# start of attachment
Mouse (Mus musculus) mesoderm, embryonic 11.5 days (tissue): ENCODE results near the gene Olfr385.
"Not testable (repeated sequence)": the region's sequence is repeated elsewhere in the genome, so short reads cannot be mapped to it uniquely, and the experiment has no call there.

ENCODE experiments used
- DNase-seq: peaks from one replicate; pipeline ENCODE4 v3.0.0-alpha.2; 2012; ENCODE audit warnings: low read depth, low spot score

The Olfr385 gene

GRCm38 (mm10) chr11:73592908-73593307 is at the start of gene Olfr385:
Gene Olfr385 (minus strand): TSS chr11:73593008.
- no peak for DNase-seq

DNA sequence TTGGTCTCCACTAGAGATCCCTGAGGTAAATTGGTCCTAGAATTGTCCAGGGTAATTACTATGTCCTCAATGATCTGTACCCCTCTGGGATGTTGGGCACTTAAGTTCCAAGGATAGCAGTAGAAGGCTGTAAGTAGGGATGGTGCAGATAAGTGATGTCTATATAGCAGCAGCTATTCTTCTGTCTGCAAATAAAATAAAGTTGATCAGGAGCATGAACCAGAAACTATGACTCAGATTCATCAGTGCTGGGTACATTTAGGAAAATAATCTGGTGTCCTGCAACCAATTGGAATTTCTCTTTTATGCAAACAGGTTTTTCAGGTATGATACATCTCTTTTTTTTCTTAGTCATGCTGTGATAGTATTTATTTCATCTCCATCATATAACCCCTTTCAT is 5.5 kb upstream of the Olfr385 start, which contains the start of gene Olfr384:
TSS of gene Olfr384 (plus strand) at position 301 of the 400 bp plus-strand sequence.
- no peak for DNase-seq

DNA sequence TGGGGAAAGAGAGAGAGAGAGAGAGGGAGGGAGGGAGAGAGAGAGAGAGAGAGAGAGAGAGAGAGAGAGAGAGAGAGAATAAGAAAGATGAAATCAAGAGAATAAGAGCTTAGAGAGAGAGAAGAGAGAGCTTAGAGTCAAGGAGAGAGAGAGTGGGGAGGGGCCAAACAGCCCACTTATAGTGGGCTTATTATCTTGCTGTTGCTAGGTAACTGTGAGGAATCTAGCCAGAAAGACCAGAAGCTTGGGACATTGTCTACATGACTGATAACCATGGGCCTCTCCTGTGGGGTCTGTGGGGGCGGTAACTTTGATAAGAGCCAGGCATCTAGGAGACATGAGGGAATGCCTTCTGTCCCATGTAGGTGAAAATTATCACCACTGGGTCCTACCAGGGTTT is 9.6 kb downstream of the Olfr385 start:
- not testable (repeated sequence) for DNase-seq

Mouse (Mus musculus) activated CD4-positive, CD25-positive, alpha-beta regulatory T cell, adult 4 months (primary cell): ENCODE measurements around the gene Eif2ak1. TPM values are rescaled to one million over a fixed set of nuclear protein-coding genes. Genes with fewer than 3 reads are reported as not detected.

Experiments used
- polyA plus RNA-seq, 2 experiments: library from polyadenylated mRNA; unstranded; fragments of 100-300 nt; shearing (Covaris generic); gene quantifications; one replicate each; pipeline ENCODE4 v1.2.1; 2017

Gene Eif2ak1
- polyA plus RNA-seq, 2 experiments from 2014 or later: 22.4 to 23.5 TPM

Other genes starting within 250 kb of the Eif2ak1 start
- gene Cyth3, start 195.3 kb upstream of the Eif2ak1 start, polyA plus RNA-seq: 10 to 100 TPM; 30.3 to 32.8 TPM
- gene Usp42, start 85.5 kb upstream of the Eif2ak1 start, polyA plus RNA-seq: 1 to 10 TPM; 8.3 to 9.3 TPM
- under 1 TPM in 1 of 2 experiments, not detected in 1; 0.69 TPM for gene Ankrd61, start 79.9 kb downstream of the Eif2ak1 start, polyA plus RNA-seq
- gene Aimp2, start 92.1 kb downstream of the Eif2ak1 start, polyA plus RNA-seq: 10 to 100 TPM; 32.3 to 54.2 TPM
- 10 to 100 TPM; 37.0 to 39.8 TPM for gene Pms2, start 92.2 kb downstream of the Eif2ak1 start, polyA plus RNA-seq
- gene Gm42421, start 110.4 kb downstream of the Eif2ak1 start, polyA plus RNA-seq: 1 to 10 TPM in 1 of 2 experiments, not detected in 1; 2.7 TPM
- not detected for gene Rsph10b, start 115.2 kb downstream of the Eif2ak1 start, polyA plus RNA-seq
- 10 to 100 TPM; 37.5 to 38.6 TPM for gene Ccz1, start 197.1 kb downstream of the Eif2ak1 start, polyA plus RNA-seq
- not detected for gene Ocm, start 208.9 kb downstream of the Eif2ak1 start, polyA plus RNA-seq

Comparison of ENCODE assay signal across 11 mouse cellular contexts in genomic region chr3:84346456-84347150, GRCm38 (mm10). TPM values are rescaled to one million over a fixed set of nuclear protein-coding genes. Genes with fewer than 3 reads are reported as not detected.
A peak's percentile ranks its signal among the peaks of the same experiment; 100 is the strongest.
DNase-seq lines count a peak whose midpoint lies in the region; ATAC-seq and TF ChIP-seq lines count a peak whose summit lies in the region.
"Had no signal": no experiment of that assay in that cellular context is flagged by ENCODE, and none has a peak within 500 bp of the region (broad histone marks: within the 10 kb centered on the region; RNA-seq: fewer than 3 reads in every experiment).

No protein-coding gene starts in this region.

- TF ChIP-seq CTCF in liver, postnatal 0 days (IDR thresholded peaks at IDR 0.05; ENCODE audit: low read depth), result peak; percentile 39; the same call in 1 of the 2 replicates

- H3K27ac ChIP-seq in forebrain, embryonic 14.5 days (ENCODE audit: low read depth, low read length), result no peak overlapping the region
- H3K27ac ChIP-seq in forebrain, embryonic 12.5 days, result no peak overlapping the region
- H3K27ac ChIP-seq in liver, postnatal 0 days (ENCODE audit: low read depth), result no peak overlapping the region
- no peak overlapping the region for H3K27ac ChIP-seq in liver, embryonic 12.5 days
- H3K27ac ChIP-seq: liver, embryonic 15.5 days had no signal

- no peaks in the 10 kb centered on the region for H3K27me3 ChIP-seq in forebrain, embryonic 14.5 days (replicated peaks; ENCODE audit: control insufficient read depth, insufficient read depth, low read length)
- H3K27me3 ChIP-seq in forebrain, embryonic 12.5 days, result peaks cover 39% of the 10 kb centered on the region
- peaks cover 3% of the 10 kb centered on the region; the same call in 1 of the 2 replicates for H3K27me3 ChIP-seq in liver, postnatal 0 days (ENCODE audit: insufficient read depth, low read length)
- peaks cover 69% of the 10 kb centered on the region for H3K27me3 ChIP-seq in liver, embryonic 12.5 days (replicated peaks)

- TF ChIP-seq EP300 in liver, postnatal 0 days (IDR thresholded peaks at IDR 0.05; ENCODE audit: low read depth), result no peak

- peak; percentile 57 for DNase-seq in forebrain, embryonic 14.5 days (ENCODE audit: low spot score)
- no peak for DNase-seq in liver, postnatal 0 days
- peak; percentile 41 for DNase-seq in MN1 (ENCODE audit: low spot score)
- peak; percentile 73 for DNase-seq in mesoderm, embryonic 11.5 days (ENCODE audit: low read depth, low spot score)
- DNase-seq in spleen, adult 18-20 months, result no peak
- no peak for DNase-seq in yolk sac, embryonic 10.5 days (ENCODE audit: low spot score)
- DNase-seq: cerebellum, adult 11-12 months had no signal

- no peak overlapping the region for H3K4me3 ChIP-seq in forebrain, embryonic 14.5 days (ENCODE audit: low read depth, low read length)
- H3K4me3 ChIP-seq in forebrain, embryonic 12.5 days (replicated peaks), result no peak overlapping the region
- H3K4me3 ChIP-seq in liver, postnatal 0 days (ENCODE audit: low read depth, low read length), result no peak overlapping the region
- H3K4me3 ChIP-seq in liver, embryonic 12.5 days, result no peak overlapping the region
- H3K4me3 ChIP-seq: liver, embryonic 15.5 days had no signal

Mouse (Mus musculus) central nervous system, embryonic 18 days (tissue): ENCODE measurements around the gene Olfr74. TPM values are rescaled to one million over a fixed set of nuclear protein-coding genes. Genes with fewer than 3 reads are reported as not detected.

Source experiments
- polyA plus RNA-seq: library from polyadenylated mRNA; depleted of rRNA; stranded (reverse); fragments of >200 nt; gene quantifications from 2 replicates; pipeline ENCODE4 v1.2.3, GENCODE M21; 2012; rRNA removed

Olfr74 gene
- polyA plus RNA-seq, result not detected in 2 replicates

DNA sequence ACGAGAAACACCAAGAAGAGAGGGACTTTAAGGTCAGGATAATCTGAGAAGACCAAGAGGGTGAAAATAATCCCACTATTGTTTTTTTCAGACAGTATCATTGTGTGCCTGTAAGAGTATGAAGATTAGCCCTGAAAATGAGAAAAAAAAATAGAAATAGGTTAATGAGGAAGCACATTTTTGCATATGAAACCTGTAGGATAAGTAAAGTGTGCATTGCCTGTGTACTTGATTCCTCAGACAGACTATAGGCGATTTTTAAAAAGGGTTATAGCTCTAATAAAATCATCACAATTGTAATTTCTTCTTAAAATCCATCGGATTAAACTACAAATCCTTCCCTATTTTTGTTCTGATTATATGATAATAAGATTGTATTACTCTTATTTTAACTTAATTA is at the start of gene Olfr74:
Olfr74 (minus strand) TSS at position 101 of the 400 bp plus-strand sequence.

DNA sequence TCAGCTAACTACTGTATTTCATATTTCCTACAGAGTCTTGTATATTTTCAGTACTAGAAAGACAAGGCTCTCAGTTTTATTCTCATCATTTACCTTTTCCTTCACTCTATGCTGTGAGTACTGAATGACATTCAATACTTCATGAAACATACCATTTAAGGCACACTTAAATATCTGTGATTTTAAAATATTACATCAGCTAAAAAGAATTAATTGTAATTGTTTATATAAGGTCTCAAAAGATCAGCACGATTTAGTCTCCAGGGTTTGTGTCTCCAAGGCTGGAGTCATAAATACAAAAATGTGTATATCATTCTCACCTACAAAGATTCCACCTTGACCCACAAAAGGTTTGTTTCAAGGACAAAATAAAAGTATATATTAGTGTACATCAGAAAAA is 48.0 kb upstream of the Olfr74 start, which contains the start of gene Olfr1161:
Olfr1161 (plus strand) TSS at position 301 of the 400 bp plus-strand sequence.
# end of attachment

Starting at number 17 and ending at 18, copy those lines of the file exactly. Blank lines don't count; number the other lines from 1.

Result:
Gene Eif2ak1
- polyA plus RNA-seq, 2 experiments from 2014 or later: 22.4 to 23.5 TPM